Facebook has introduced a policy update that will see third party developers contact the company if it detects a flaw in its code.
In a blog post announcing the move, Facebook said it “will sometimes find” critical bugs and vulnerabilities in the code and systems of third parties. “If that happens, our goal is to see these problems resolved quickly while ensuring that the affected people are notified so they can protect themselves by installing a patch or upgrading their systems.”
Facebook previously disclosed vulnerabilities to third-party developers, but the policy change officially codifies the company’s commitment to disclose and expose security vulnerabilities.
Ability disclosure programs, or VDPs, allow businesses to set the commitment rules for identifying and reporting security bugs. Also, VDPs support direct vulnerability disclosure and release once a bug is patched. Companies also use a bug bounty to compensate hackers who meet the reporting and disclosure requirements for the company.
Changing the policy isn’t altruistic. As with several other technology firms, Facebook depends on a lot of third-party code and open-source libraries. But it also puts third-party developers on alert by putting the update in writing if they don’t patch bugs promptly.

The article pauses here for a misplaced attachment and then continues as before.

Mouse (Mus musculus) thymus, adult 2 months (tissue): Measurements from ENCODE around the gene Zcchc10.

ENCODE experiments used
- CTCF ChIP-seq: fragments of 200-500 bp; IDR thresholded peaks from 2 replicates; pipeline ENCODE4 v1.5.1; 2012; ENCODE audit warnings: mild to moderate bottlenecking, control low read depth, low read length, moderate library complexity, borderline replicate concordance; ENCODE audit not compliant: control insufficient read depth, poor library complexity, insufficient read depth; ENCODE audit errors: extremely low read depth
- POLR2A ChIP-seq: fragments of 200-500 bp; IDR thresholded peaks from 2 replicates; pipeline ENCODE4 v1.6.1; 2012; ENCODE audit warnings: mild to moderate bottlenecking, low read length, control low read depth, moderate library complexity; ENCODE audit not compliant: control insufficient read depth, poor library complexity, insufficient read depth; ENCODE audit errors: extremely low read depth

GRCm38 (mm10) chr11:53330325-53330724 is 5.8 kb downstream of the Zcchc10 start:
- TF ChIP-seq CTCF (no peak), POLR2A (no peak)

Casey Ellis, founder, and chief technical officer at the vulnerability disclosure platform Bugcrowd, said the policy change is becoming increasingly common for businesses with a “big, user-centric, third-party attack surface,” and parallels similar initiatives by Atlassian, Google, and Microsoft.
Facebook said it would send third-party developers 21 days to react when it detects a vulnerability, and 90 days to address the problems, a generally agreed timeline for detecting and remedying security issues.
The organization says it would make fair efforts to find the correct way to report a flaw, including but not limited to emailing security monitoring emails, filing bugs in bug trackers with no sensitive information, or filing support tickets. But the company said that it reserves the right to report earlier if hackers are actively exploiting the vulnerability, or delay its disclosure if it is decided that more time is required to address a problem.
Generally speaking, Facebook said it would not sign a non-disclosure agreement (NDA) related to the security concerns it addresses. Luta Security creator Katie Moussouris told that “the Devil will be in the details.” “The test will be the first time they need to pull the trigger and drop a zero-day — with mitigation guidance — onto a rival,” she said, referring to unpatched vulnerabilities where businesses have zero days to fix.
The new policy explicitly focuses on how Facebook manages the disclosure of third party code issues. If researchers find vulnerability on Facebook or within their app family, they will continue to report the vulnerability through the current Bug Bounty Program.